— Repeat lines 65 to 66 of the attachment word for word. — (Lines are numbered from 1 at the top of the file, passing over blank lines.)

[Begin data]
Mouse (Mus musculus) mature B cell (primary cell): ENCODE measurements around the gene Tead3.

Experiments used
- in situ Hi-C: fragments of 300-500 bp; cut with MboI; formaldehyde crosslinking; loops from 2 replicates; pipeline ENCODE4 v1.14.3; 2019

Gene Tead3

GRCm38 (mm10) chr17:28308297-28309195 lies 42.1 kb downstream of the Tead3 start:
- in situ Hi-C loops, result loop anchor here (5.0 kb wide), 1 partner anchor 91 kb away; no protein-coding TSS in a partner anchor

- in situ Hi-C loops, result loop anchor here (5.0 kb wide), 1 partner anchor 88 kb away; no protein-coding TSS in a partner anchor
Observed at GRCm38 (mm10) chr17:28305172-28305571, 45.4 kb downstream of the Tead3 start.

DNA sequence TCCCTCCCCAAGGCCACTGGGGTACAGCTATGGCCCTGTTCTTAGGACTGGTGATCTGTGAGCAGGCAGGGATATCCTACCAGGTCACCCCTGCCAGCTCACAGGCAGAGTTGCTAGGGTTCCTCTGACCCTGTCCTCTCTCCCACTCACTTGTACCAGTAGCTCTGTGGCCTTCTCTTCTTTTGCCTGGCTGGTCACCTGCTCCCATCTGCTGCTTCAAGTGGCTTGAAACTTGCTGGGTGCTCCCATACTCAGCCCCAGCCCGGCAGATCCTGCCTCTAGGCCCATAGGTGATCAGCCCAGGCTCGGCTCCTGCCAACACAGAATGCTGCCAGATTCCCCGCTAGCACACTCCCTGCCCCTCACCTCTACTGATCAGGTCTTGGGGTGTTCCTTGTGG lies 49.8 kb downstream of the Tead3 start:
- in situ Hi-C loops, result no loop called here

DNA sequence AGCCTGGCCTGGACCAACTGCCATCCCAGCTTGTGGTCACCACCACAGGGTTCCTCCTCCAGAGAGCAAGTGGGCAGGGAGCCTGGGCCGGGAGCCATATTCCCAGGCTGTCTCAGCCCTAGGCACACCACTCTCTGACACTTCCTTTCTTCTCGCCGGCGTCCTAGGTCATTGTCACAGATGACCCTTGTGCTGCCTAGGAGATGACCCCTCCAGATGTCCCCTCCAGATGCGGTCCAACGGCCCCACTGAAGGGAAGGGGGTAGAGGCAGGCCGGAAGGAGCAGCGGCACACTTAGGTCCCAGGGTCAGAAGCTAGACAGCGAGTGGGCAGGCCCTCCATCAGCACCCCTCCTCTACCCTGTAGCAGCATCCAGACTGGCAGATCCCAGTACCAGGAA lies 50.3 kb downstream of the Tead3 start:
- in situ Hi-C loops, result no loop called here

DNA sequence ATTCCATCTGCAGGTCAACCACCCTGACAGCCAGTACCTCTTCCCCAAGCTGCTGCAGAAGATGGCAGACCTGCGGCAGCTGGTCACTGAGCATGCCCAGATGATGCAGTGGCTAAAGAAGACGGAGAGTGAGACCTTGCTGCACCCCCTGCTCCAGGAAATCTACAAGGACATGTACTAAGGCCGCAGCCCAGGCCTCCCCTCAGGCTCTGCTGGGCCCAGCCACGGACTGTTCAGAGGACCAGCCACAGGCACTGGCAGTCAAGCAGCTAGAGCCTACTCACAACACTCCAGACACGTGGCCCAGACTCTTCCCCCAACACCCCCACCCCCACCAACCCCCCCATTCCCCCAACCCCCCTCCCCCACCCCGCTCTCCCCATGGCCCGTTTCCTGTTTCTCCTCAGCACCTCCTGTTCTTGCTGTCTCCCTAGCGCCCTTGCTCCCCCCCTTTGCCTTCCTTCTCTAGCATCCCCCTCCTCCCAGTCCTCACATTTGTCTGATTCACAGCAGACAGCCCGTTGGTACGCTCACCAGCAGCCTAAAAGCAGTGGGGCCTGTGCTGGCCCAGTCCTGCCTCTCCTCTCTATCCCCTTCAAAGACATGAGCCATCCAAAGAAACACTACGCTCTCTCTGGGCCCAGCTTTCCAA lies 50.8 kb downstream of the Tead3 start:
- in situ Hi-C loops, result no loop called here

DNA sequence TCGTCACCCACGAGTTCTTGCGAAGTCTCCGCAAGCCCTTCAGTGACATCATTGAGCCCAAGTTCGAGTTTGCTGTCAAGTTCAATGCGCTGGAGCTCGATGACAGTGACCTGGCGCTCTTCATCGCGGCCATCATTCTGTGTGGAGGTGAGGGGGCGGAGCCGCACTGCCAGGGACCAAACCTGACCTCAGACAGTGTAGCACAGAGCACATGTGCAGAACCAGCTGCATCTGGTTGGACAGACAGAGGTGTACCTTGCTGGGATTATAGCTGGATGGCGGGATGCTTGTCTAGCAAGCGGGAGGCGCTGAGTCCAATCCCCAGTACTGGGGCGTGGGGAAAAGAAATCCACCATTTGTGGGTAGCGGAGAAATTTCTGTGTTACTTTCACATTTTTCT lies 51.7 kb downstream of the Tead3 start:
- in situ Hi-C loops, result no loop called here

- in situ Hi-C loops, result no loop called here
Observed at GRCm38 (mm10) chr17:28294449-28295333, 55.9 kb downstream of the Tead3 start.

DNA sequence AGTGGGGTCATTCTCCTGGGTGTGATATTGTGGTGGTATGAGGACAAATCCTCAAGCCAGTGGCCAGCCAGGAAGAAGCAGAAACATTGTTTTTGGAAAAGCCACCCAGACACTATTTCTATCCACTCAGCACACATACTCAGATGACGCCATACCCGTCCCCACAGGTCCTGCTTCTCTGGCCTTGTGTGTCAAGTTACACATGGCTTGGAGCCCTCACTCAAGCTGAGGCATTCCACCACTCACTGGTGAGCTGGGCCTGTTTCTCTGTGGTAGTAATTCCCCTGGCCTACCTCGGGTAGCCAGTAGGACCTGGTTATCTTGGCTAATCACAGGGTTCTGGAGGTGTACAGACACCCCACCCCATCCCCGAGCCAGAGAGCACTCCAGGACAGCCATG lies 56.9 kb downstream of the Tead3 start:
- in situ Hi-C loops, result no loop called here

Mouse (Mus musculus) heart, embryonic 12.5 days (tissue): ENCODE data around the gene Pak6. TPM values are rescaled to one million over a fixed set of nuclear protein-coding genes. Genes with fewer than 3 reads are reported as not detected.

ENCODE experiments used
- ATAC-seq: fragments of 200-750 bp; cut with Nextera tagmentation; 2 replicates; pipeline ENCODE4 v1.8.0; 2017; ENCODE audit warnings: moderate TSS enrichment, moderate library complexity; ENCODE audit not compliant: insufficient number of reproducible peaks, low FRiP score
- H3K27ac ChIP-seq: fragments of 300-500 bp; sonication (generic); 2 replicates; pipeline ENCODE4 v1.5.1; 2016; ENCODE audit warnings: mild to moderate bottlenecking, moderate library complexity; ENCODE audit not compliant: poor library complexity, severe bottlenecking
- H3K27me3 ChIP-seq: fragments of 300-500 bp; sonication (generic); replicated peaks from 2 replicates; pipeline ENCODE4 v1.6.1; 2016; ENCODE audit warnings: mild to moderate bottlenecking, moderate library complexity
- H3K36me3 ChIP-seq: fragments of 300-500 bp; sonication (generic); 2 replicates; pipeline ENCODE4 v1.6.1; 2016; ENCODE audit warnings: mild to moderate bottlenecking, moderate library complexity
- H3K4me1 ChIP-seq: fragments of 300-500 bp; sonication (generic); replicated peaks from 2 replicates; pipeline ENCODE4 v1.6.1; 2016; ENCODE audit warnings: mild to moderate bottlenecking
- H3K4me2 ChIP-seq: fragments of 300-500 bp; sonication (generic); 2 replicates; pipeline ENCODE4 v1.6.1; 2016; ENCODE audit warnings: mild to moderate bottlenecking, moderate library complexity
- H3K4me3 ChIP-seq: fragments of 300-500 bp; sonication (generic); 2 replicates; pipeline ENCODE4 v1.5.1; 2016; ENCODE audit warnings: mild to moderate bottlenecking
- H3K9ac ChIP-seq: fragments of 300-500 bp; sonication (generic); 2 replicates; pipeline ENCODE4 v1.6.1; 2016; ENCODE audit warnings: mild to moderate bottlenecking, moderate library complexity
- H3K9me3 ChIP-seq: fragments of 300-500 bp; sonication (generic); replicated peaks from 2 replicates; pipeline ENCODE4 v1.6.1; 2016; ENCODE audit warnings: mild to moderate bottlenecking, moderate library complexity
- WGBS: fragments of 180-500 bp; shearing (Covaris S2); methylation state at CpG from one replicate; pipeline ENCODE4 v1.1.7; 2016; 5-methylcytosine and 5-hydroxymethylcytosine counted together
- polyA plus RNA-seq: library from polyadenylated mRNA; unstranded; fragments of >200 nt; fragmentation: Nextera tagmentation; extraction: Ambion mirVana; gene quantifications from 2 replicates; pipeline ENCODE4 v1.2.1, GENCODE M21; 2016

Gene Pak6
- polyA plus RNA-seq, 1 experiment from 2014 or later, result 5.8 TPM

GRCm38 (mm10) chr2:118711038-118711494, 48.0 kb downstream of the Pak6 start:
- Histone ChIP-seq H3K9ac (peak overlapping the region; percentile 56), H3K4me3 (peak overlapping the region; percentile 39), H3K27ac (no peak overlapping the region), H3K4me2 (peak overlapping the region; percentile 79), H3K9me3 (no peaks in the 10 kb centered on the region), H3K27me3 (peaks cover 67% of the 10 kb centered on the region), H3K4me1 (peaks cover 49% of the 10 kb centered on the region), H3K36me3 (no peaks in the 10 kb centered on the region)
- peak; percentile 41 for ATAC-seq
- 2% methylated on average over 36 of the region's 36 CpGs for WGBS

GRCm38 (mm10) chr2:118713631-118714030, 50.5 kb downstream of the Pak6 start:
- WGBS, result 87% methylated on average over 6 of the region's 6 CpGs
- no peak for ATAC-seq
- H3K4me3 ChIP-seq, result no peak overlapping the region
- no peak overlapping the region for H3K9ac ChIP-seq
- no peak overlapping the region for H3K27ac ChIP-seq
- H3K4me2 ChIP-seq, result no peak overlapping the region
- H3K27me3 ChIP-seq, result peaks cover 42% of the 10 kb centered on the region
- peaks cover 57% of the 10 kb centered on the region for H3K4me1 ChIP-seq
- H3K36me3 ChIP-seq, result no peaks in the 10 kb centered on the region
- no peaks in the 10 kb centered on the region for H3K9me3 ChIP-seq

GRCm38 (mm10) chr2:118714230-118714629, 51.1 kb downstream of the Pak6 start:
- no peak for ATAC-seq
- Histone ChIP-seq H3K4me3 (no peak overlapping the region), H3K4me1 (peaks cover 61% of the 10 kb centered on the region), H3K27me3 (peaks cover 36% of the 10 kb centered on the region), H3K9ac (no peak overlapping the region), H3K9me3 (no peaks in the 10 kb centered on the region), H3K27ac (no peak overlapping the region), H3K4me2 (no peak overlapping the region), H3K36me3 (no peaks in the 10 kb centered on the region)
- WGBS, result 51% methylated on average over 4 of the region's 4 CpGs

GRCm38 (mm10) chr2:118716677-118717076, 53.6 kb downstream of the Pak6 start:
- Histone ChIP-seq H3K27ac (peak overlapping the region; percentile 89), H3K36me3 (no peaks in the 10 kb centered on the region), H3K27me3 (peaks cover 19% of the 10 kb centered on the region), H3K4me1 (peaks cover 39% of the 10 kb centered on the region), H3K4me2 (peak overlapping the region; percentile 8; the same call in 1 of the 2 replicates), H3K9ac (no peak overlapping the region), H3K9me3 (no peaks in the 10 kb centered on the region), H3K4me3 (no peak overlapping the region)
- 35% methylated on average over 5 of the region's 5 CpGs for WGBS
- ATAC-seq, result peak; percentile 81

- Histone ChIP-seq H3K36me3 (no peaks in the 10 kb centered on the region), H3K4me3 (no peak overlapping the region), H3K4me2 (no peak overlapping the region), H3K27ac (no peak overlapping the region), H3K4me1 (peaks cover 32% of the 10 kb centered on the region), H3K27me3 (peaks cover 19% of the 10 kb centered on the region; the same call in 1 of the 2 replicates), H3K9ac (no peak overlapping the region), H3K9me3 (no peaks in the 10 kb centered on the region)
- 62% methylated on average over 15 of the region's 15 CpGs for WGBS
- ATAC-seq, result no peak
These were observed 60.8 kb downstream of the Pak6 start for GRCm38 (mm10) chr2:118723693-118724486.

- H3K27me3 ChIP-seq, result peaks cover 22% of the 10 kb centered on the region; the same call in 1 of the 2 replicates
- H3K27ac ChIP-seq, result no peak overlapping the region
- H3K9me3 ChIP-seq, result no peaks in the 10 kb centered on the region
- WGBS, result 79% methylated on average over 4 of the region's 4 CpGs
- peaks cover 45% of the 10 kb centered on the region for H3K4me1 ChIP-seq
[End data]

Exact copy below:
- H3K9me3 ChIP-seq, result no peaks in the 10 kb centered on the region
- WGBS, result 79% methylated on average over 4 of the region's 4 CpGs